If you're trying to live a plastic-free life, no place can be more frustrating that your local cheese counter. Pretty much without fail, cheese comes packed in plastic. Though many specialty cheese shops still use plain butcher paper to wrap purchases, at my local supermarkets, I can buy one brand of grated cheese in a glass jar in the pasta section, cream cheese in cardboard and foil (probably plastic-coated foil), and probably a few individual-sized soft aged cheeses such as Brie and Limburger in foil. Other than that, the cheese is pretty much encased in plastic.
But not at the deli counter. While the big blocks come in plastic, the take-home packaging has not yet been applied to individual orders. If you know that plastic packaging is standard issue, you may be able to avoid it: They may have plain butcher paper in stock next door at the fish or meat department, and if you ask nicely, when the workers aren’t busy they may be willing to help you out. And who knows? If enough of us ask for paper instead of plastic, the stores may just start offering the choice to everyone. "Would you like that in plastic or paper, M’am?"
Making your own homemade cheese is another option, and while making a hard cheese such as cheddar or Swiss is a big project, making soft cheeses like ricotta or yogurt cheese (good for dips or spreads, and even a good substitute for mayonnaise) is fast and easy. Neither requires non-recyclable plastic wrappers, and the end results are way tastier than the stuff from the supermarket. Plus, you can use organic ingredients (it can be hard to find truly organic cheeses at any store). Ricotta and paneer are more versatile cheeses than simple yogurt cheese, but you can try them all using these homemade cheese recipes.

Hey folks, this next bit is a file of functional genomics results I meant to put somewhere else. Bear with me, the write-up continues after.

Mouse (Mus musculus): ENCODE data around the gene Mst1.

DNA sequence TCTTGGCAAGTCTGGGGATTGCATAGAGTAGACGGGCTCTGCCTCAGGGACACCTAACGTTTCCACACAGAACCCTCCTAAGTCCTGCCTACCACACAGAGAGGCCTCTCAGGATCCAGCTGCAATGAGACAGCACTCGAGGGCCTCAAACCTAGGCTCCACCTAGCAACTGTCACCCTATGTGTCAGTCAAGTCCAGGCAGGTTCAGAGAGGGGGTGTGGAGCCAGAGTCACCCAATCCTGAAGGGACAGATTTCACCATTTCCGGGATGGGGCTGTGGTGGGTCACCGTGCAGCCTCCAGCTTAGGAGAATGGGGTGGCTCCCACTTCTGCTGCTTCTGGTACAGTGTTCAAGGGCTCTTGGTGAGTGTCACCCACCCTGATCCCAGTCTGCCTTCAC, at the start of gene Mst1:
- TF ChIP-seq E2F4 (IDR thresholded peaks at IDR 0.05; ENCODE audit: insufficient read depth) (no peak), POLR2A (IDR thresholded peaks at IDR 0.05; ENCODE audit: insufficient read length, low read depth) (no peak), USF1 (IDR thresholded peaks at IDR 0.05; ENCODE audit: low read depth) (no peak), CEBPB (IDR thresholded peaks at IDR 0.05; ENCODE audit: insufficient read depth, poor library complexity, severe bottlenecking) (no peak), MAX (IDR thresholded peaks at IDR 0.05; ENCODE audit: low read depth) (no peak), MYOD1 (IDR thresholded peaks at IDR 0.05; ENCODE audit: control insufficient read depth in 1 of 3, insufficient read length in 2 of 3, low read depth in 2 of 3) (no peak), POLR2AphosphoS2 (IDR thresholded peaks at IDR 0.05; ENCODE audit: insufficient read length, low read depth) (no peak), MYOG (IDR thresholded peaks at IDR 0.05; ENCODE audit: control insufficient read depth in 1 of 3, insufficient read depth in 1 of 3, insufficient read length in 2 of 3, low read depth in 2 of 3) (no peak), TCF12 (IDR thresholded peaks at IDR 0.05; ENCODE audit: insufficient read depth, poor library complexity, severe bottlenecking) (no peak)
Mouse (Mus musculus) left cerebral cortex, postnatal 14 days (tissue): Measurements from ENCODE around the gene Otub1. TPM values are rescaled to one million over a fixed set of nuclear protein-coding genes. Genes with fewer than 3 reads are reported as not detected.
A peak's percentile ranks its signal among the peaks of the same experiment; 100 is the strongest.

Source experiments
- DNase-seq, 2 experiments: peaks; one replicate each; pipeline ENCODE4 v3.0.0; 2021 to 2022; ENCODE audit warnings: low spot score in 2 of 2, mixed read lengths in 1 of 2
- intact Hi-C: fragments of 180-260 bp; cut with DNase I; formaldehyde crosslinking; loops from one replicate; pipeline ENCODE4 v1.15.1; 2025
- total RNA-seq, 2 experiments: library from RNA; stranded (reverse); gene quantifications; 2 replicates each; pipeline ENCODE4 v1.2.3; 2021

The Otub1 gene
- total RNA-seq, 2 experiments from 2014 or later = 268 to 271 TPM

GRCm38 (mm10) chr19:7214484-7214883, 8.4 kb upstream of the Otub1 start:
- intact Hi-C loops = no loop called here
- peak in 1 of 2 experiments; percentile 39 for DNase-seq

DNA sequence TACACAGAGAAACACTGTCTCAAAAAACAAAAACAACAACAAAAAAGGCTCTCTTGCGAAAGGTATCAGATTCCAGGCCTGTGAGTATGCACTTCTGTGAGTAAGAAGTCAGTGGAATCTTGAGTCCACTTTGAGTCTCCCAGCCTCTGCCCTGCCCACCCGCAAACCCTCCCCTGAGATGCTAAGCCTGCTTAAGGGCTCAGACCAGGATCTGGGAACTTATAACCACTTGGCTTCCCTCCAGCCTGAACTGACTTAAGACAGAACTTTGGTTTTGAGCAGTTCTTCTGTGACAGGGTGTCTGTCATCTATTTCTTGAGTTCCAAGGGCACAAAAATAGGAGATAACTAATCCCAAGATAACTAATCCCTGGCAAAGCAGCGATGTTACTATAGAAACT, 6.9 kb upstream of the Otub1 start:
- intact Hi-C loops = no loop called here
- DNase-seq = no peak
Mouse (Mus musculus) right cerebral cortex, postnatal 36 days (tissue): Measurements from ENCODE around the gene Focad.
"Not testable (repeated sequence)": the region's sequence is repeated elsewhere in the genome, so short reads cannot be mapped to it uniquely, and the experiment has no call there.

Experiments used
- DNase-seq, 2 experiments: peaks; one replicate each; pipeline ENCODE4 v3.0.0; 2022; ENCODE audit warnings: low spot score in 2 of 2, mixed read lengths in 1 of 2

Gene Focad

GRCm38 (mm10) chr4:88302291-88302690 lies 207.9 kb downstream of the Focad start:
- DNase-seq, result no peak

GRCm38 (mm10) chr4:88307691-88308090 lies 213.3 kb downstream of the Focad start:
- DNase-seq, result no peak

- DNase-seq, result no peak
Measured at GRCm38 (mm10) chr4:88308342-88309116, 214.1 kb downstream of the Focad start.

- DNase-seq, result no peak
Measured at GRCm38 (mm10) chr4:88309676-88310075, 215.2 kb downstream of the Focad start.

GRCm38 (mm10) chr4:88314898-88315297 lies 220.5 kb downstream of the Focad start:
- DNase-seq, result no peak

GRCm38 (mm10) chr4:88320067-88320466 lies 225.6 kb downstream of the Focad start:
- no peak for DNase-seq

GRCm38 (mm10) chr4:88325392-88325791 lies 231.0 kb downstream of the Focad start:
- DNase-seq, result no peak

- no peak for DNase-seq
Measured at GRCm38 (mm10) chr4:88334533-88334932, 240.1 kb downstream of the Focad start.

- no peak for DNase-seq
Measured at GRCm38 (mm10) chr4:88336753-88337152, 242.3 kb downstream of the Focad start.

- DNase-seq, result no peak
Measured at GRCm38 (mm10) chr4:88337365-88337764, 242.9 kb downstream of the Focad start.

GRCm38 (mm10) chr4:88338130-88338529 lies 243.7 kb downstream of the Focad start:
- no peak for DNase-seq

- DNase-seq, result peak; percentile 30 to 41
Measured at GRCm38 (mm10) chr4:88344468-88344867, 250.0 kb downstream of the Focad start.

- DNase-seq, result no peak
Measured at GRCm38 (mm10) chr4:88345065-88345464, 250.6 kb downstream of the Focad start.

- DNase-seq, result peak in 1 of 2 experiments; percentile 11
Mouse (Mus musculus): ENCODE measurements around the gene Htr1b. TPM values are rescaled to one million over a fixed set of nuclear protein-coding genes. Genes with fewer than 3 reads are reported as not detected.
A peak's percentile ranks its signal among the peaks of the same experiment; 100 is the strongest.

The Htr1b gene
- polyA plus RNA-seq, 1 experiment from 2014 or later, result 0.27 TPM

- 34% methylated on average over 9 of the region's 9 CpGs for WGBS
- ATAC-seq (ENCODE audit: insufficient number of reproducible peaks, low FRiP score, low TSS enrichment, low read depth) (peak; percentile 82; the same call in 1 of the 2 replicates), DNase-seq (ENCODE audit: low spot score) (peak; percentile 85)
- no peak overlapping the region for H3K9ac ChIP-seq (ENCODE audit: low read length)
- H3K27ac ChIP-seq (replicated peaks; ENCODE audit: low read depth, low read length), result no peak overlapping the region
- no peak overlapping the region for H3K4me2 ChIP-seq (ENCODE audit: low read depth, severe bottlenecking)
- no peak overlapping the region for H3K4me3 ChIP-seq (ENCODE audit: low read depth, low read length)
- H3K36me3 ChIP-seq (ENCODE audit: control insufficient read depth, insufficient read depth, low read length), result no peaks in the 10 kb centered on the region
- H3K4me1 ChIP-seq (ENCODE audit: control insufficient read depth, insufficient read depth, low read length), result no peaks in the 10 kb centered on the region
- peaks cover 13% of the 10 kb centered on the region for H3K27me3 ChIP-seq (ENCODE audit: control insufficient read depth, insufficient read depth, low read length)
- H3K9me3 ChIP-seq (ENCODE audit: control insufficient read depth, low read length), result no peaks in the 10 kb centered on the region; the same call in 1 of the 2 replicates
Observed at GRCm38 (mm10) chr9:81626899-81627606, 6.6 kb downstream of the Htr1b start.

To make yogurt cheese, you simply empty a pint of organic yogurt — either store-bought or homemade yogurt — into a fine sieve or a cheesecloth-lined colander placed over a bowl. Let the whey drain out of the yogurt for as little as eight hours or as much as a few days, until your yogurt reaches a consistency that you like. The longer the yogurt drains, the thicker the cheese will be.
At its most basic, cheese is nothing more than the curdled proteins and fats from milk that have been separated from the whey (the watery leftovers). The process usually involves enzymes or some sort of acid, such as vinegar or lemon juice. To make ricotta, you add some vinegar or lemon juice to milk, and that's pretty much it.
Start with regular milk, either whole milk, whole milk plus cream (for a really decadent dessert filling), or even skim milk. You'll get roughly the same yield — about ¼ of your starting volume — from any milk you use, since ricotta is mostly protein and the protein content of milk doesn’t change much when you take out the fat. Skim milk ricotta is a bit dryer in texture, while cream-enriched ricotta is, well, creamier. They both taste great. I usually make mine from fresh, raw, whole milk in glass bottles. But if your only organic choice is the store-bought stuff, go ahead and get it. I made ricotta from a half gallon of Stonyfield Farm ultra-pasteurized whole milk from my local supermarket, and it actually made almost twice as much ricotta as my fresh whole milk did, and it had a lovely, soft texture.